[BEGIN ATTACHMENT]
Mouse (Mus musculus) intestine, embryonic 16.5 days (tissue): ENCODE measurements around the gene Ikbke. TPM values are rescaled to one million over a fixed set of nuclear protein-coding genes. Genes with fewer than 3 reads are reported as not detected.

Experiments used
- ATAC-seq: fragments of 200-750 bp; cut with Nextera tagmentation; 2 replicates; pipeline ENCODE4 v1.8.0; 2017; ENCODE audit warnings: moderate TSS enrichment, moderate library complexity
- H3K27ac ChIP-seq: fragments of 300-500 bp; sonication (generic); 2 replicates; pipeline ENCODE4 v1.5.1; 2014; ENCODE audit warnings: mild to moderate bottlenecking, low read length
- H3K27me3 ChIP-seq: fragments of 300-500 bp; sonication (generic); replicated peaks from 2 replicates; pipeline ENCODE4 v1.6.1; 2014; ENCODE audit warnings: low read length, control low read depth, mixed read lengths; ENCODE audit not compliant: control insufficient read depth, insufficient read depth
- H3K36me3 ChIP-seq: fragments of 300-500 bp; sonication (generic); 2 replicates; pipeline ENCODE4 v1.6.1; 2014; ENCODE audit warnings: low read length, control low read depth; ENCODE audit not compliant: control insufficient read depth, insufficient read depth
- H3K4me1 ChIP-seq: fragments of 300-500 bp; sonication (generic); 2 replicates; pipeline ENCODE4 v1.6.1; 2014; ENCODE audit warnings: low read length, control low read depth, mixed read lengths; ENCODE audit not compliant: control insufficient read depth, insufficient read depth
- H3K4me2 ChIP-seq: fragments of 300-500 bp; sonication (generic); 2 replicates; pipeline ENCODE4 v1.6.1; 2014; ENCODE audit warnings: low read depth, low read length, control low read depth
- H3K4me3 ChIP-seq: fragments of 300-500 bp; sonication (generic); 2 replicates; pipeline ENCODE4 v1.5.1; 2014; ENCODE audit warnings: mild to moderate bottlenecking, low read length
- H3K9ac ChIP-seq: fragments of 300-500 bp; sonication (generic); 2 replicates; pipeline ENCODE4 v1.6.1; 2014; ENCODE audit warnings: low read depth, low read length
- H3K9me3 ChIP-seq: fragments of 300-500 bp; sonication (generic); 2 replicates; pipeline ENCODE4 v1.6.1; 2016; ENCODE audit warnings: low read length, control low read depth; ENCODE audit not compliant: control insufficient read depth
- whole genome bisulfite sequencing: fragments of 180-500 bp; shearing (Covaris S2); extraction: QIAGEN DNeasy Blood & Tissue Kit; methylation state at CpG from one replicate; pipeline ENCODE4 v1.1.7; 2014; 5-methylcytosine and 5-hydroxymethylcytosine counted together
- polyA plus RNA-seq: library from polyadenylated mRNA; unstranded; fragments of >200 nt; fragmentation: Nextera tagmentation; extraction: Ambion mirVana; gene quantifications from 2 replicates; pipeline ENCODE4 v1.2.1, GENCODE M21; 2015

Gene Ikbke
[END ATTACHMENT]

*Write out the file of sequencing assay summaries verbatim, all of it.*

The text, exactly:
Mouse (Mus musculus) intestine, embryonic 16.5 days (tissue): ENCODE measurements around the gene Ikbke. TPM values are rescaled to one million over a fixed set of nuclear protein-coding genes. Genes with fewer than 3 reads are reported as not detected.

Experiments used
- ATAC-seq: fragments of 200-750 bp; cut with Nextera tagmentation; 2 replicates; pipeline ENCODE4 v1.8.0; 2017; ENCODE audit warnings: moderate TSS enrichment, moderate library complexity
- H3K27ac ChIP-seq: fragments of 300-500 bp; sonication (generic); 2 replicates; pipeline ENCODE4 v1.5.1; 2014; ENCODE audit warnings: mild to moderate bottlenecking, low read length
- H3K27me3 ChIP-seq: fragments of 300-500 bp; sonication (generic); replicated peaks from 2 replicates; pipeline ENCODE4 v1.6.1; 2014; ENCODE audit warnings: low read length, control low read depth, mixed read lengths; ENCODE audit not compliant: control insufficient read depth, insufficient read depth
- H3K36me3 ChIP-seq: fragments of 300-500 bp; sonication (generic); 2 replicates; pipeline ENCODE4 v1.6.1; 2014; ENCODE audit warnings: low read length, control low read depth; ENCODE audit not compliant: control insufficient read depth, insufficient read depth
- H3K4me1 ChIP-seq: fragments of 300-500 bp; sonication (generic); 2 replicates; pipeline ENCODE4 v1.6.1; 2014; ENCODE audit warnings: low read length, control low read depth, mixed read lengths; ENCODE audit not compliant: control insufficient read depth, insufficient read depth
- H3K4me2 ChIP-seq: fragments of 300-500 bp; sonication (generic); 2 replicates; pipeline ENCODE4 v1.6.1; 2014; ENCODE audit warnings: low read depth, low read length, control low read depth
- H3K4me3 ChIP-seq: fragments of 300-500 bp; sonication (generic); 2 replicates; pipeline ENCODE4 v1.5.1; 2014; ENCODE audit warnings: mild to moderate bottlenecking, low read length
- H3K9ac ChIP-seq: fragments of 300-500 bp; sonication (generic); 2 replicates; pipeline ENCODE4 v1.6.1; 2014; ENCODE audit warnings: low read depth, low read length
- H3K9me3 ChIP-seq: fragments of 300-500 bp; sonication (generic); 2 replicates; pipeline ENCODE4 v1.6.1; 2016; ENCODE audit warnings: low read length, control low read depth; ENCODE audit not compliant: control insufficient read depth
- whole genome bisulfite sequencing: fragments of 180-500 bp; shearing (Covaris S2); extraction: QIAGEN DNeasy Blood & Tissue Kit; methylation state at CpG from one replicate; pipeline ENCODE4 v1.1.7; 2014; 5-methylcytosine and 5-hydroxymethylcytosine counted together
- polyA plus RNA-seq: library from polyadenylated mRNA; unstranded; fragments of >200 nt; fragmentation: Nextera tagmentation; extraction: Ambion mirVana; gene quantifications from 2 replicates; pipeline ENCODE4 v1.2.1, GENCODE M21; 2015

Gene Ikbke